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CSIR-CMERI transfers Oxygen Enrichment Unit tech to Hyderabad company

Our Bureau Hyderabad | Updated on April 23, 2021

Research on to develop pulse dose mode capable of sensing the breathing pattern of a patient and then deliver during the inhalation only

To meet the oxygen supply chain problem of transportation and storage risks related to oxygen cylinders, CSIR-CMERI has transferred its Oxygen Enrichment technology to the Hyderabad-based Apollo Computing Laboratories.

Harish Hirani, Director, CSIR-CMERI, in a statement said the unit requires easily available oil-free reciprocating compressor, Oxygen grade zeolite sieves and pneumatic components. It is capable of delivering medical air in the range of up to 15 LPM with oxygen purity of more than 90 per cent. If required, this unit can even deliver up to 70 LPM at a purity of around 30 per cent and can safely be placed in the isolation ward of the hospital for patients who are in dire need of Oxygen.

This helps in accessibility of Oxygen in remotest places and widest points of need. The Outreach Factor of Oxygen gets multiplied through the adoption of this in-situ and decentralised generation of Oxygen.

Pulse dose mode

He said further research is going on to develop a pulse dose mode which is capable of sensing the breathing pattern of a patient and then deliver during the inhalation only. This mode is supposed to reduce the oxygen demand by around 50 per cent when compared with the current version of continuous mode.

CSIR-CMERI has already invited Expression of Interest to manufacture Oxygen Enrichment Units through Technology Transfer.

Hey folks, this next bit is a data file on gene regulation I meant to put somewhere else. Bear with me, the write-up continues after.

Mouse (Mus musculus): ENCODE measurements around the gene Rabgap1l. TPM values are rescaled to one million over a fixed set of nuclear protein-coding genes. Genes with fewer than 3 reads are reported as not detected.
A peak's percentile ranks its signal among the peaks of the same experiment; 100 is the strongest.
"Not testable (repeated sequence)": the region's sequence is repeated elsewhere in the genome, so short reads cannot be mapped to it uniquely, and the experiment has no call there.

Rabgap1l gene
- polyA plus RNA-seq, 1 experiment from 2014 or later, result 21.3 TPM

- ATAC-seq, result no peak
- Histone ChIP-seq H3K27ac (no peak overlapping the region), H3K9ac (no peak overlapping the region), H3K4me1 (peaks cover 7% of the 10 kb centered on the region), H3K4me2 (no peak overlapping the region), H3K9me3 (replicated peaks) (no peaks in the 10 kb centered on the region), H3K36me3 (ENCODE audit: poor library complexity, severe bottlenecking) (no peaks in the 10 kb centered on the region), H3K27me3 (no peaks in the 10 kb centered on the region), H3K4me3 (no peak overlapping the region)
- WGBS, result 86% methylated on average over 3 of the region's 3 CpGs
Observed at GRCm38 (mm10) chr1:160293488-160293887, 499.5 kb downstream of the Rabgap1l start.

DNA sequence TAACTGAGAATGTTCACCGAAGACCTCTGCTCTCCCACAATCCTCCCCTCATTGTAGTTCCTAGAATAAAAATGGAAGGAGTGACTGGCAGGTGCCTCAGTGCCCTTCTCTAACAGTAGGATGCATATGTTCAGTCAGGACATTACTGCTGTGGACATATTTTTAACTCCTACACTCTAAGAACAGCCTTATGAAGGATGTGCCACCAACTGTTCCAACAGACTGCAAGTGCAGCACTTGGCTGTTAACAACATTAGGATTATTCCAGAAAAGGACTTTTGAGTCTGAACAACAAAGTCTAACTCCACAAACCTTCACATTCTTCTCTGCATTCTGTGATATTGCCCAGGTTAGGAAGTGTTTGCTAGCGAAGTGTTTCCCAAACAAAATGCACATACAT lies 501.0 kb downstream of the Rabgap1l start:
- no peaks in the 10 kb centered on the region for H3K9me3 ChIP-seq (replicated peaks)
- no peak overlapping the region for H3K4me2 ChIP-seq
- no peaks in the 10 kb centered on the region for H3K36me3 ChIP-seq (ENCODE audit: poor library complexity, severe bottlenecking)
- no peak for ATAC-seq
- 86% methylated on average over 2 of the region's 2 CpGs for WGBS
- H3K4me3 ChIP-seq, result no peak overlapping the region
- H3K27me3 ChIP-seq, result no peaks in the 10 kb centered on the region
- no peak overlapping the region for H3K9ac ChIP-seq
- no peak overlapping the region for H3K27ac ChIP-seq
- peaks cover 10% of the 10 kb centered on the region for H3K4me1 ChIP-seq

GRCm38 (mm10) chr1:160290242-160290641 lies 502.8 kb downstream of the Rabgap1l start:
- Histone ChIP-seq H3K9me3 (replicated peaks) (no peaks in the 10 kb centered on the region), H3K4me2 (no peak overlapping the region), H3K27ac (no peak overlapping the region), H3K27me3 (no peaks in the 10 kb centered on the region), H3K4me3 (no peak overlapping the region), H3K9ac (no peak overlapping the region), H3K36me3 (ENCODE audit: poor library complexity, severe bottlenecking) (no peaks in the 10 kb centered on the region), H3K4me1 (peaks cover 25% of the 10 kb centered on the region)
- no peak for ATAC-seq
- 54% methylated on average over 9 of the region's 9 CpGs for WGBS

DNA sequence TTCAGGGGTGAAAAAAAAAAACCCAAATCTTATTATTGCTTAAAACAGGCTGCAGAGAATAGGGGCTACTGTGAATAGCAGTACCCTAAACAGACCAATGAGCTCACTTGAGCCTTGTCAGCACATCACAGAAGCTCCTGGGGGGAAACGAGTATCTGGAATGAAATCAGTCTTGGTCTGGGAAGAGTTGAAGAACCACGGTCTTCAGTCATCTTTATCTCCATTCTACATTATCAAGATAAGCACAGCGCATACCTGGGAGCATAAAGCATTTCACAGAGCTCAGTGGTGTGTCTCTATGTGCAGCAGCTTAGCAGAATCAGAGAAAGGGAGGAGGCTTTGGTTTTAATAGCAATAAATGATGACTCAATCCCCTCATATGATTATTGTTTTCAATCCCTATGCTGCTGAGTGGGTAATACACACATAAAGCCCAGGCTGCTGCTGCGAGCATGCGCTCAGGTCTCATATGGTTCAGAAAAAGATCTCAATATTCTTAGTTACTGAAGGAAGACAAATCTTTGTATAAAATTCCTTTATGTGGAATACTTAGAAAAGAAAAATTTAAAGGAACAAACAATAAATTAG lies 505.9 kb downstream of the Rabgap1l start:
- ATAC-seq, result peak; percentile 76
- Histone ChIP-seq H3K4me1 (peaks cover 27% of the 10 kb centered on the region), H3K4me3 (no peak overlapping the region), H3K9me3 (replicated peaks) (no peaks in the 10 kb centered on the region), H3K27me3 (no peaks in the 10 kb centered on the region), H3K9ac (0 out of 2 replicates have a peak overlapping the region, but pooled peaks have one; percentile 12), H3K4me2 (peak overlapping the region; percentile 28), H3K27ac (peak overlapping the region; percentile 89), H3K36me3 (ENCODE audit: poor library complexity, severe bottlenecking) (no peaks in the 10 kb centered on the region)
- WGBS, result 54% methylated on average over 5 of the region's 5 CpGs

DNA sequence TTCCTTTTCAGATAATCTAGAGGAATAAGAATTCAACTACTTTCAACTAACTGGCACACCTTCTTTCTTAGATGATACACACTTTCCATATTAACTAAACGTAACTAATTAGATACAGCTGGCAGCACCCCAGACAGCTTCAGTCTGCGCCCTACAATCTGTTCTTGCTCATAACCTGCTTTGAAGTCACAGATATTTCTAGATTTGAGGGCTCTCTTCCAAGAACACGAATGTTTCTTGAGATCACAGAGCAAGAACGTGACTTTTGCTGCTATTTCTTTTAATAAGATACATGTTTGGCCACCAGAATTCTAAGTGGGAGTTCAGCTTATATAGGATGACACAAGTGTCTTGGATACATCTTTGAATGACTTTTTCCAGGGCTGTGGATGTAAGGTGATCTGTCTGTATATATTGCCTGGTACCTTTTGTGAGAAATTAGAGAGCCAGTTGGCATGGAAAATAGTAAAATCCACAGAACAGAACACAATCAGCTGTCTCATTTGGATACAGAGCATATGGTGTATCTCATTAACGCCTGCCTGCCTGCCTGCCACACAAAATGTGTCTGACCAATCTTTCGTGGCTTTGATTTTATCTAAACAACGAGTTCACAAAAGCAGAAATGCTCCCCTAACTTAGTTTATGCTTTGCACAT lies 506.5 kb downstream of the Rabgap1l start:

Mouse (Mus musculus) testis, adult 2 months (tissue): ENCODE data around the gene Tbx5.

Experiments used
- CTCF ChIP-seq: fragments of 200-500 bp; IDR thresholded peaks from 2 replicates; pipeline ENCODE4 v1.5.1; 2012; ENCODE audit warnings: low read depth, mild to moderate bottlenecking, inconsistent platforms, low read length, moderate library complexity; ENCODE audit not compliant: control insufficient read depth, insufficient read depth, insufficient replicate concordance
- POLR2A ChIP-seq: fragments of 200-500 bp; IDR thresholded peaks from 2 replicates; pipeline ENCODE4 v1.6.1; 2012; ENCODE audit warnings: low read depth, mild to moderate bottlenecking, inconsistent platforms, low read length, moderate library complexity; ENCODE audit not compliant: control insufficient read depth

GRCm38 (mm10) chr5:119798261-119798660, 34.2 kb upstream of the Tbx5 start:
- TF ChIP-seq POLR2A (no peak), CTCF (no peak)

Jaipal Reddy of Apollo Computing Laboratories said that the first prototype would be developed within 10 days and the production would be started from the second week of May. The current manufacturing capacity is of 300 units per day which may be augmented on demand.

Mini ICUs

He also informed that their company is planning to develop the unit both as standalone as Oxygen Enrichment Unit as well as with integrated version with ‘Swasth Vayu’ technology of CSIR-NAL.

Reddy said the unit is required as ‘Mini ICUs’ at small hospitals and isolation centres and at remote villages and places. By use of Oxygen Concentrators, the optimum utilisation of oxygen to the needy patients may also be ensured. If this facility is provided to Covid patients at initial stage, their visits to hospitals and further ventilatory support may be avoided in most of the cases.

Published on April 23, 2021

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